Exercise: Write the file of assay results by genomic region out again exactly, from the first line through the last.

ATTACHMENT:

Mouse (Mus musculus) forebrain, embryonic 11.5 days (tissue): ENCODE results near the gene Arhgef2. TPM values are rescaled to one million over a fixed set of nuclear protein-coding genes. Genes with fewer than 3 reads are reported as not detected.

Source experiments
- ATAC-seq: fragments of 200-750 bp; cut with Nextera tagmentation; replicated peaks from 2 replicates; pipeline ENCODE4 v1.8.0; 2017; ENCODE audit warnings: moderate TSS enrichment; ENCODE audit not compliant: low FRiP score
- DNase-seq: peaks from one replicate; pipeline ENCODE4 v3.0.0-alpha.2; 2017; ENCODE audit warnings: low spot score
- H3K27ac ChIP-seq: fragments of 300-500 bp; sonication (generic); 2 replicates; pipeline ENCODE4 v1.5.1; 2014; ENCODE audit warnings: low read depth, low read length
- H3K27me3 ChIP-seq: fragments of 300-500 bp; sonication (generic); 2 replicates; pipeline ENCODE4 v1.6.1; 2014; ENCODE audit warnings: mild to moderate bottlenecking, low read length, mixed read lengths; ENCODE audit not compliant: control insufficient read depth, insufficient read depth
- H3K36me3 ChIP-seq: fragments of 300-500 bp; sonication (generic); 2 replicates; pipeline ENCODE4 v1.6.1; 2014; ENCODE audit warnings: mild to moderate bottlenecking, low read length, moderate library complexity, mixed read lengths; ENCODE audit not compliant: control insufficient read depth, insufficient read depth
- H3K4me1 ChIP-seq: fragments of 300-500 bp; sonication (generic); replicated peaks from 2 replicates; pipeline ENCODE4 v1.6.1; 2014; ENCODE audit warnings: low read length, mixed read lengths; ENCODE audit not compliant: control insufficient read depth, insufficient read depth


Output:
Mouse (Mus musculus) forebrain, embryonic 11.5 days (tissue): ENCODE results near the gene Arhgef2. TPM values are rescaled to one million over a fixed set of nuclear protein-coding genes. Genes with fewer than 3 reads are reported as not detected.

Source experiments
- ATAC-seq: fragments of 200-750 bp; cut with Nextera tagmentation; replicated peaks from 2 replicates; pipeline ENCODE4 v1.8.0; 2017; ENCODE audit warnings: moderate TSS enrichment; ENCODE audit not compliant: low FRiP score
- DNase-seq: peaks from one replicate; pipeline ENCODE4 v3.0.0-alpha.2; 2017; ENCODE audit warnings: low spot score
- H3K27ac ChIP-seq: fragments of 300-500 bp; sonication (generic); 2 replicates; pipeline ENCODE4 v1.5.1; 2014; ENCODE audit warnings: low read depth, low read length
- H3K27me3 ChIP-seq: fragments of 300-500 bp; sonication (generic); 2 replicates; pipeline ENCODE4 v1.6.1; 2014; ENCODE audit warnings: mild to moderate bottlenecking, low read length, mixed read lengths; ENCODE audit not compliant: control insufficient read depth, insufficient read depth
- H3K36me3 ChIP-seq: fragments of 300-500 bp; sonication (generic); 2 replicates; pipeline ENCODE4 v1.6.1; 2014; ENCODE audit warnings: mild to moderate bottlenecking, low read length, moderate library complexity, mixed read lengths; ENCODE audit not compliant: control insufficient read depth, insufficient read depth
- H3K4me1 ChIP-seq: fragments of 300-500 bp; sonication (generic); replicated peaks from 2 replicates; pipeline ENCODE4 v1.6.1; 2014; ENCODE audit warnings: low read length, mixed read lengths; ENCODE audit not compliant: control insufficient read depth, insufficient read depth